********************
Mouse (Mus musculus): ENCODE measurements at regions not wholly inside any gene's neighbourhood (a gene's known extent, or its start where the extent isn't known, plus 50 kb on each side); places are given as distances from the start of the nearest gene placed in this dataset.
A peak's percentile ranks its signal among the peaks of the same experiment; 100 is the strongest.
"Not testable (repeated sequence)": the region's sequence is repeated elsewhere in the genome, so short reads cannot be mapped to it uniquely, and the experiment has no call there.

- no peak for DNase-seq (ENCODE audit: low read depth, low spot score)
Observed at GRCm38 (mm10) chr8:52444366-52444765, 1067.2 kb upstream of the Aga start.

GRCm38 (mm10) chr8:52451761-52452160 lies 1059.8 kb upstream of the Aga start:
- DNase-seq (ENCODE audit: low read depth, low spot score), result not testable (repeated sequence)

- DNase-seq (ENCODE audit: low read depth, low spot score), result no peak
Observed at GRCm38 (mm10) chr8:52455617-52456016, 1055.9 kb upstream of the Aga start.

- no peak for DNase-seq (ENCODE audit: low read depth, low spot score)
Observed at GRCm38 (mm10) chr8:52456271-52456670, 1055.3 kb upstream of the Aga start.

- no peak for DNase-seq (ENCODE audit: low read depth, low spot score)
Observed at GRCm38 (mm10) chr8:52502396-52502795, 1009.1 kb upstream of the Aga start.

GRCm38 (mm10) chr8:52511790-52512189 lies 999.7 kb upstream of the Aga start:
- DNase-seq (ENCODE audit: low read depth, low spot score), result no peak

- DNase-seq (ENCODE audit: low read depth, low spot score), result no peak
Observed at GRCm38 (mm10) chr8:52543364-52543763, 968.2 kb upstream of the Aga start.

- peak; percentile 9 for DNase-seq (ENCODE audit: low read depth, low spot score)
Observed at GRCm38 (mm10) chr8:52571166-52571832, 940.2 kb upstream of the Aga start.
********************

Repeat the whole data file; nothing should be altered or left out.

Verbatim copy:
Mouse (Mus musculus): ENCODE measurements at regions not wholly inside any gene's neighbourhood (a gene's known extent, or its start where the extent isn't known, plus 50 kb on each side); places are given as distances from the start of the nearest gene placed in this dataset.
A peak's percentile ranks its signal among the peaks of the same experiment; 100 is the strongest.
"Not testable (repeated sequence)": the region's sequence is repeated elsewhere in the genome, so short reads cannot be mapped to it uniquely, and the experiment has no call there.

- no peak for DNase-seq (ENCODE audit: low read depth, low spot score)
Observed at GRCm38 (mm10) chr8:52444366-52444765, 1067.2 kb upstream of the Aga start.

GRCm38 (mm10) chr8:52451761-52452160 lies 1059.8 kb upstream of the Aga start:
- DNase-seq (ENCODE audit: low read depth, low spot score), result not testable (repeated sequence)

- DNase-seq (ENCODE audit: low read depth, low spot score), result no peak
Observed at GRCm38 (mm10) chr8:52455617-52456016, 1055.9 kb upstream of the Aga start.

- no peak for DNase-seq (ENCODE audit: low read depth, low spot score)
Observed at GRCm38 (mm10) chr8:52456271-52456670, 1055.3 kb upstream of the Aga start.

- no peak for DNase-seq (ENCODE audit: low read depth, low spot score)
Observed at GRCm38 (mm10) chr8:52502396-52502795, 1009.1 kb upstream of the Aga start.

GRCm38 (mm10) chr8:52511790-52512189 lies 999.7 kb upstream of the Aga start:
- DNase-seq (ENCODE audit: low read depth, low spot score), result no peak

- DNase-seq (ENCODE audit: low read depth, low spot score), result no peak
Observed at GRCm38 (mm10) chr8:52543364-52543763, 968.2 kb upstream of the Aga start.

- peak; percentile 9 for DNase-seq (ENCODE audit: low read depth, low spot score)
Observed at GRCm38 (mm10) chr8:52571166-52571832, 940.2 kb upstream of the Aga start.